Horn Book Review

A zoo might have to deal with more than 5,000 pounds of poop each dayquite a waste-removal challenge. In the first half of the book, Kurtz describes the feces of familiar zoo animals, emphasizing the wide variety of textures, shapes, and smells of animal poop in a lighthearted yet information-oriented manner. Key animal behaviors or features of poop are highlighted in the main rhyming text at the top of each page (A wombats poo is cube-shaped, so it isnt very roly. / Some snakes poop only once a year. They digest their food sloooow-ly), while additional information can be found in secondary prose on the bottom (Because their bodies are so efficient, snakes poop less often than almost any other animals). In between the text blocks, the friendly, smiling zoo creatures and their dung are displayed in colorful cartoonlike images. Midway through, the focus shifts to the efforts of zoos to collect, dispose of, recycle, and study animal waste: So what do zoos do / with all that poo? Young naturalists may be surprised and gratified by the answers. danielle j. ford (c) Copyright 2018. The Horn Book, Inc., a wholly owned subsidiary of Media Source, Inc. No redistribution permitted.


Kirkus Review

Countless zoo books line the shelves, but how often does one discuss animal manureand how a zoo discards it?Employing the page turn to great effect from the very start, Kurtz is bound to get youngsters' attention: "At zoo after zoo / the animals chew. / And then // they poo!" Quick rhymes in boldface type across the top make simple statements about each animal's toilet habits. "Sloths creep down from trees to poop, / but only once a week. / A penguin shoots its poo out / in a fishy-smelling streak." Smaller text below offers more in-depth facts: "Why do sloths spend so much energy leaving the protection of trees to poop on the ground? It's a mystery scientists are trying to solve." Black's wide-eyed, expressive animals have personality, but they never cross over to cartoony garishness. After exploring 12 different zoo dwellers, Kurtz then turns her focus to the large amount of poo that accumulates at a zoo every day. What do they do with it? Much is trucked to landfills, but zoos also study it in labs to help understand their animals better. Plus, there are compost options and even elephant-poo paper! A slapdash ending is the only misstep, but the atypical subject matter will surely shine.A scatological success. (Informational picture book. 3-8) Copyright Kirkus Reviews, used with permission.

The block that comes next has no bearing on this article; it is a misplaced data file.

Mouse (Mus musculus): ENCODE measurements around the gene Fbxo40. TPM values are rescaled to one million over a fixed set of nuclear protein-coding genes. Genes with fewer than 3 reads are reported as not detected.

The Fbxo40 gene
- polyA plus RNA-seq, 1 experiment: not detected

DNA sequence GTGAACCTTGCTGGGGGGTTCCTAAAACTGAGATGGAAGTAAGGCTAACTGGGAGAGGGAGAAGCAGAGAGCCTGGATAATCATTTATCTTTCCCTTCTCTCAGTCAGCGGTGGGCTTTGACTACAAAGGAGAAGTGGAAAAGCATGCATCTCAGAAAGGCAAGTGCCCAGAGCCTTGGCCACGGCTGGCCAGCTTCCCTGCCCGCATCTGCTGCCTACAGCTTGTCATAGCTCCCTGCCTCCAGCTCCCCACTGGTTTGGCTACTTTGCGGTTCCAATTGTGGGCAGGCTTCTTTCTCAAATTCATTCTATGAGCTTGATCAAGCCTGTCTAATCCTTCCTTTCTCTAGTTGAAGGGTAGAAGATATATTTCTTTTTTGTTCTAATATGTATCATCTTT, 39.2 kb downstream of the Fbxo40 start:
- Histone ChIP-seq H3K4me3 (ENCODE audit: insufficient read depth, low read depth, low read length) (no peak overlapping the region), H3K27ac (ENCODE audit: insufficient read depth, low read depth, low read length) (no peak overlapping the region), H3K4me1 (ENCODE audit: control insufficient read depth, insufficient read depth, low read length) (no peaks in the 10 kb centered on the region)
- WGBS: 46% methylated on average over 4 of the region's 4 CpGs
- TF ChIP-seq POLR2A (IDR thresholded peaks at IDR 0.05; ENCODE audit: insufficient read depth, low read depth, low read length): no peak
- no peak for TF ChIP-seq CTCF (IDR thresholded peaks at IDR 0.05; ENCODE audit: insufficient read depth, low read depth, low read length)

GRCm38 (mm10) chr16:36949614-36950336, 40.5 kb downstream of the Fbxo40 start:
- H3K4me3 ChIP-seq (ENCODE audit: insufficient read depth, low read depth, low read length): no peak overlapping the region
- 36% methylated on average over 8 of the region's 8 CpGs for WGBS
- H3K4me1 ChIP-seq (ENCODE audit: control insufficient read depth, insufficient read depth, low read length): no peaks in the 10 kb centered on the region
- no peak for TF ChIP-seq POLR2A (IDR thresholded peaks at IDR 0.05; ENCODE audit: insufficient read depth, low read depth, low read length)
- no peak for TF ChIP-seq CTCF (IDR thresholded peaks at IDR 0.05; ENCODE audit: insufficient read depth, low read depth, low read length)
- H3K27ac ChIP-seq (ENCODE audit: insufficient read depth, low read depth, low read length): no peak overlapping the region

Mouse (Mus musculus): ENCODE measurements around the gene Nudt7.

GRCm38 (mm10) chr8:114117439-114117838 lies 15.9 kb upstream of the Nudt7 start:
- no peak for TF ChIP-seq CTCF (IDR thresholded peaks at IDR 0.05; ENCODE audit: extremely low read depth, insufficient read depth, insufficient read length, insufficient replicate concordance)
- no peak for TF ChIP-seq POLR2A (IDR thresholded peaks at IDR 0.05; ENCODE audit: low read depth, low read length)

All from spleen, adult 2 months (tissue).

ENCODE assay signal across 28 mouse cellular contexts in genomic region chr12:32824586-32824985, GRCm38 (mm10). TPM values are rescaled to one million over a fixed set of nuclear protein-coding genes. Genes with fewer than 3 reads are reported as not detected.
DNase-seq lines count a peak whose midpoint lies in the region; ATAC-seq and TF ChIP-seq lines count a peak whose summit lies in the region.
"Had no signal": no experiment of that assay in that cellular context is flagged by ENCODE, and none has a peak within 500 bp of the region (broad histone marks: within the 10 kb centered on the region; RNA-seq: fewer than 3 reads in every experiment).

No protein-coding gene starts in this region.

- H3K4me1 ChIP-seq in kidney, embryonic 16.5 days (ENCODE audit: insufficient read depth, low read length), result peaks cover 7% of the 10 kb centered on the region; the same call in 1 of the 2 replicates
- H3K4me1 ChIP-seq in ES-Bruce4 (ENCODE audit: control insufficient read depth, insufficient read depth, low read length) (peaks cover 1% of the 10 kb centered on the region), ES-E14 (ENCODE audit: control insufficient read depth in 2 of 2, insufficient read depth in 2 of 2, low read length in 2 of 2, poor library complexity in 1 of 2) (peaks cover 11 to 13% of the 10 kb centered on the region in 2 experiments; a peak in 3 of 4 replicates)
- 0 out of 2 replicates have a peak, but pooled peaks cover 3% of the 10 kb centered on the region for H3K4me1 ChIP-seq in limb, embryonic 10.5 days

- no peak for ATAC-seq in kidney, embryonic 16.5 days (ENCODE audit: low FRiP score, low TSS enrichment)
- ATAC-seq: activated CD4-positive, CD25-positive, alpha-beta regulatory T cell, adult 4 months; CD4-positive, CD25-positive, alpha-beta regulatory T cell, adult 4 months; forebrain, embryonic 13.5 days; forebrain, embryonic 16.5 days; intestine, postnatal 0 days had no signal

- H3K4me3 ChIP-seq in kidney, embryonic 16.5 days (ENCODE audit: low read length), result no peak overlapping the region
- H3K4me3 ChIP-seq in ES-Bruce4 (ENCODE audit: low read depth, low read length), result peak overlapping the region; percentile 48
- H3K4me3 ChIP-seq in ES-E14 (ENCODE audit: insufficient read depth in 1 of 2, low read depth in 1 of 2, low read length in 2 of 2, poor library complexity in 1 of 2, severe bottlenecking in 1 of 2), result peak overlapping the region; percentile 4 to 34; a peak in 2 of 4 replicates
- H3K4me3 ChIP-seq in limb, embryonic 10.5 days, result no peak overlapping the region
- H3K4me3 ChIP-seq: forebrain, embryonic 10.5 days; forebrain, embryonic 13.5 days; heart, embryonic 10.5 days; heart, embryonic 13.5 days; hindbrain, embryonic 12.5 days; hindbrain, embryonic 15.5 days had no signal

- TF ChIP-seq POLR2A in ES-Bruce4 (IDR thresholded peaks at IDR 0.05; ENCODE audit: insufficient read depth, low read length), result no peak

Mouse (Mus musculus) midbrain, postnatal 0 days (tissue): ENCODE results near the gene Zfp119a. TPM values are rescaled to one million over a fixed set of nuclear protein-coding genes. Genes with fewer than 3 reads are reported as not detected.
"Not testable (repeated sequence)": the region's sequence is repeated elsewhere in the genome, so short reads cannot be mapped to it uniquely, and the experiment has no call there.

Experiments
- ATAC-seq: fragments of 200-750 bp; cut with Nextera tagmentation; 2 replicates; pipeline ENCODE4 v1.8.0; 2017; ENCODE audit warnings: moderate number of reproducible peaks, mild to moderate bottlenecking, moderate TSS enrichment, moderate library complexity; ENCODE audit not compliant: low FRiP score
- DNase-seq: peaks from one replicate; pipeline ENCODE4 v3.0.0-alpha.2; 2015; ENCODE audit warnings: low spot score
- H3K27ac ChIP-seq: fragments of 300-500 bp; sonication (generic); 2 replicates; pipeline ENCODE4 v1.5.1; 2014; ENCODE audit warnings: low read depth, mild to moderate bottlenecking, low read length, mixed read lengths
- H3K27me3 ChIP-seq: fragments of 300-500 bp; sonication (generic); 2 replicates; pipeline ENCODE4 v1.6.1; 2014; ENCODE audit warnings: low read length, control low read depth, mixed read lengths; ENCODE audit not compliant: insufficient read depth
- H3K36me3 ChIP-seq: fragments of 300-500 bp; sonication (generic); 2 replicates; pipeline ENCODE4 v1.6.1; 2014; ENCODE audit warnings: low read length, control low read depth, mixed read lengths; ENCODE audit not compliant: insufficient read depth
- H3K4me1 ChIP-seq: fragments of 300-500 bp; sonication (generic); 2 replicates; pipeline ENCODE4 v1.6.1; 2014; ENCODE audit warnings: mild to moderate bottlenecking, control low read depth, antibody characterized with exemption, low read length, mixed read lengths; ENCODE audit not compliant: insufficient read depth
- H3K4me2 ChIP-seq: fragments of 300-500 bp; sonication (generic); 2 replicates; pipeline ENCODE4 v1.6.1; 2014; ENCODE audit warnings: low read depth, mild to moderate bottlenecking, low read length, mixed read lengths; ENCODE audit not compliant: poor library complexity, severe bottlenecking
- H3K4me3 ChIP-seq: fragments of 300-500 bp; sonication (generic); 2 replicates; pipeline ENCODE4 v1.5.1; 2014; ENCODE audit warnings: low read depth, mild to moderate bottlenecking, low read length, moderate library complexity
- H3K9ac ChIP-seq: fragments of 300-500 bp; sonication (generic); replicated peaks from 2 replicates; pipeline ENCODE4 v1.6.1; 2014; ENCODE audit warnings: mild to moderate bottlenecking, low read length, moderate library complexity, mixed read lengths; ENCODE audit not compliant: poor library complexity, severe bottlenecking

Booklist Review

There's quite a lot here to digest. In a mix of rhymed general statements and, in smaller type, pithy prose explanations, Kurtz drops nuggets of information about what poop is, how the excrement of a dozen types of zoo animals differs in shape and composition, what said animals do with their poop in nature, and the many ways zoos (and gardeners) study and recycle all those tons of zoo-doo. She closes with the provocative observation that more intelligent and socialized primates tend to fling their poop with more accuracy than their duller cohorts as, perhaps, a form of communication and self-expression. Reflecting what young readers will be doing by this point, Black illustrates the author's final sally with a troop of heartily laughing monkeys. In fact, all the creatures in these brightly colored cartoon illustrations, even the earthworms, are smiling. So are most of the notably diverse cast of human workers (a few pooper-scoopers look understandably beleaguered), as befits both the topic and the tone of this fresh scoop on poop.--Peters, John Copyright 2018 Booklist